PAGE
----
Aidan Gillen On The Extreme Secrecy Of THE DARK KNIGHT RISES And Shooting The Opening Scene

Aidan Gillen On The Extreme Secrecy Of THE DARK KNIGHT RISES And Shooting The Opening Scene

Aidan Gillen, probably more recognizable to most Americans as Littlefinger on HBO's Game of Thrones discusses what is was like being offered a role in Christopher Nolan's final Batman film and the memorable opening scene with Bane.

It may have escaped the attention of a small few that the CIA Agent in the opening scene of The Dark Knight Rises was played by Aidan Gillen, who also portrays Petyr 'Littlefinger' Baelish on HBO's Game of Thrones. Below, the actor discusses the insane secrecy requirements for the role and what it was like filming that memorable opening scene.

On how he was approached for the role.
Gillen: Yeah it was all very clandestine. When I was offered the role the missive I got was, “There’s this one part, it’s one scene…” I said, “Eh, is that it?” And they said, “Yes. That’s it. It’ll be a good scene, but you don’t get the pages unless you say you’re going to do it.” So I said yes and a couple of days later seven red pages which arrived by FedEx in New York, where I was.

I didn’t actually meet with or speak to Chris Nolan until Day One on the set. I had a few questions, naturally, about how much I was supposed to know about Bane ¬in the story — whether we were actually looking for him or was this just a fortuitous, or rather not very fortuitous encounter, on my part, that is. I got some answers, but didn’t ask about anything that didn’t relate to the scene we were shooting, as at this point I also knew it would be the opening scene and anything beyond this in story terms wasn’t really relevant. As the Bane character has been around a while, I had the basic Bane knowledge — ie he’s big and he’s strong.

On the plane scene.
Gillen: I was in that rig for a day or two. The rig itself did just about as much as you could possibly expect to replicate the action of an out-of-control plane without actually being in one, and you had to watch out for real, cos it was still pretty high up, with an open door, and you’re rolling around with stuff flying all over the place when it gets going. All controlled, sure, but you had to watch it. Wind machines blowing broken glass in several directions, people falling past, a massive IMAX camera that makes a sound not unlike a wind machine itself…

It was cool to see the dynamic between Nolan and Wally Pfister. I hadn’t reckoned on it being such a level partnership. Wally is like something from a John Ford or Howard Hawkes set, if not those actual guys themselves. Very old-school feel, super-profane, all in a good way. And despite it being such a massive set-up, they were shooting in what seemed a very loose and free manner.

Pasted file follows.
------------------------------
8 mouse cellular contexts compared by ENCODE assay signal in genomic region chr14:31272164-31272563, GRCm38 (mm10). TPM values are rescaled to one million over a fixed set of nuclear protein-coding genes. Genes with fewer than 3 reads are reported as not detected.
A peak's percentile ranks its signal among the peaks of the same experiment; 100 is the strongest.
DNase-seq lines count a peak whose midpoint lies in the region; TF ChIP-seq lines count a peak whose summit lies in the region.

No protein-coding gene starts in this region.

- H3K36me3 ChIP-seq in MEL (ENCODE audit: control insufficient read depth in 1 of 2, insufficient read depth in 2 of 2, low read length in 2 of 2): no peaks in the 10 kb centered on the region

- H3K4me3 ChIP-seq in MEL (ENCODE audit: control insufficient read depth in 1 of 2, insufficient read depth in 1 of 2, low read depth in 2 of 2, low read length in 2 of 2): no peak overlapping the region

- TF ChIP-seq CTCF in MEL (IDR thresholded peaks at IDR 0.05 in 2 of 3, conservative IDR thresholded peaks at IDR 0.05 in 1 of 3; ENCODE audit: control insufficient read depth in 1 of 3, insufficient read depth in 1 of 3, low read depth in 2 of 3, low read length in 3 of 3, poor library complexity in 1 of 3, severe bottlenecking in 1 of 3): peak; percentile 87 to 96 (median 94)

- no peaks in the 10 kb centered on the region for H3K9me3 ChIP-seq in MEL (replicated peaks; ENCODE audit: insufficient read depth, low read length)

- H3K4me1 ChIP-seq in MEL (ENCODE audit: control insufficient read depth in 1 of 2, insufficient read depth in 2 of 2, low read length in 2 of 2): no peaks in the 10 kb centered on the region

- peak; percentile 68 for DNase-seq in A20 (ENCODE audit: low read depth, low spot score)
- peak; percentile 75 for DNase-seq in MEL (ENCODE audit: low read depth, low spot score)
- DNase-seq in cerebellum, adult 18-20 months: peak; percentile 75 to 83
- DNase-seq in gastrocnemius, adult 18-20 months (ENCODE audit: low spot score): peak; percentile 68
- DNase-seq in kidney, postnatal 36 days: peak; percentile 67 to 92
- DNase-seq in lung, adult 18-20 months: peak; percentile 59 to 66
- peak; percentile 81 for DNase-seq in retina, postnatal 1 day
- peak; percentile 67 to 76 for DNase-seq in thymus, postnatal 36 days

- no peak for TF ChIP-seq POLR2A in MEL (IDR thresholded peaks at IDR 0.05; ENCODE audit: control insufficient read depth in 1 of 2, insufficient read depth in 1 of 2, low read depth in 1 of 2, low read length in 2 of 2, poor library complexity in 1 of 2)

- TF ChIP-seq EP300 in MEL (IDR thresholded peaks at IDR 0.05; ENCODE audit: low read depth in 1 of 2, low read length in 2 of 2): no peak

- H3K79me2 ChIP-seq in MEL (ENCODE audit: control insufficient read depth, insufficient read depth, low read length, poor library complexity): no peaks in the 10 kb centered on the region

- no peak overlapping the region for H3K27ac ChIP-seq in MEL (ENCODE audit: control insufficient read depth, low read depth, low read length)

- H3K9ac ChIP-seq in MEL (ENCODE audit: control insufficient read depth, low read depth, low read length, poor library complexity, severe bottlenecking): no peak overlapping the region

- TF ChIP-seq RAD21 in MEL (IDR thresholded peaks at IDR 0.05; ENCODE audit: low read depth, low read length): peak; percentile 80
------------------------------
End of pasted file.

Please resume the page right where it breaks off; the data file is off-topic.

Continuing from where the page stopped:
I felt at home getting shunted around up there, firing my gun and hanging guys out the door. And thinking, “Shit — this only lasts until Wednesday.”

On Bane.
Gillen: We were just getting on with it. I tend to keep to myself in between takes when working on anything, and in this case you really did have to listen out so you were on-side with what was going to be happening next. He had the mask on all the time and it was very noisy, like I said, with the hydraulics, wind machines and camera, so it was really a quite technical exercise, like me trying to find timings so I’d know whose turn it was to talk. He’d be arriving with a sack over his head, so the long-lensers in the bushes couldn’t get any shots of the mask, which was amusing!

In short, Gillen signed on for a role he knew absolutely nothing about. But a director like Christopher Nolan and a franchise like Batman understandably makes some strange and interesting demands on its cast.

The Dark Knight Rises is a 2012 superhero film directed by Christopher Nolan, who co-wrote the screenplay with his brother Jonathan Nolan and the story with David S. Goyer. Featuring the DC Comics character Batman, the film is the final installment in Nolan's Batman film trilogy, and it is the sequel to Batman Begins (2005) and The Dark Knight (2008). Christian Bale reprises the lead role of Bruce Wayne/Batman, with a returning cast of his allies: Michael Caine as Alfred Pennyworth, Gary Oldman as James Gordon, and Morgan Freeman as Lucius Fox. The film introduces the characters of Selina Kyle (Anne Hathaway), a cunning cat burglar in search of a way to escape her past, and Bane (Tom Hardy), a militant revolutionary out to destroy Gotham City. The film deals with a Batman who has retired, but is drawn back into action by new threats to the city.

The Dark Knight Rises premiered in New York City on July 16, 2012. The film was released in Australia and New Zealand on July 19, 2012, and in North America and the United Kingdom on July 20, 2012. It received positive reviews and grossed over $1.081 billion worldwide. The Dark Knight Rises is currently the 7th highest-grossing film of all time, the second highest-grossing film of 2012, and the second highest-grossing superhero film of all time.

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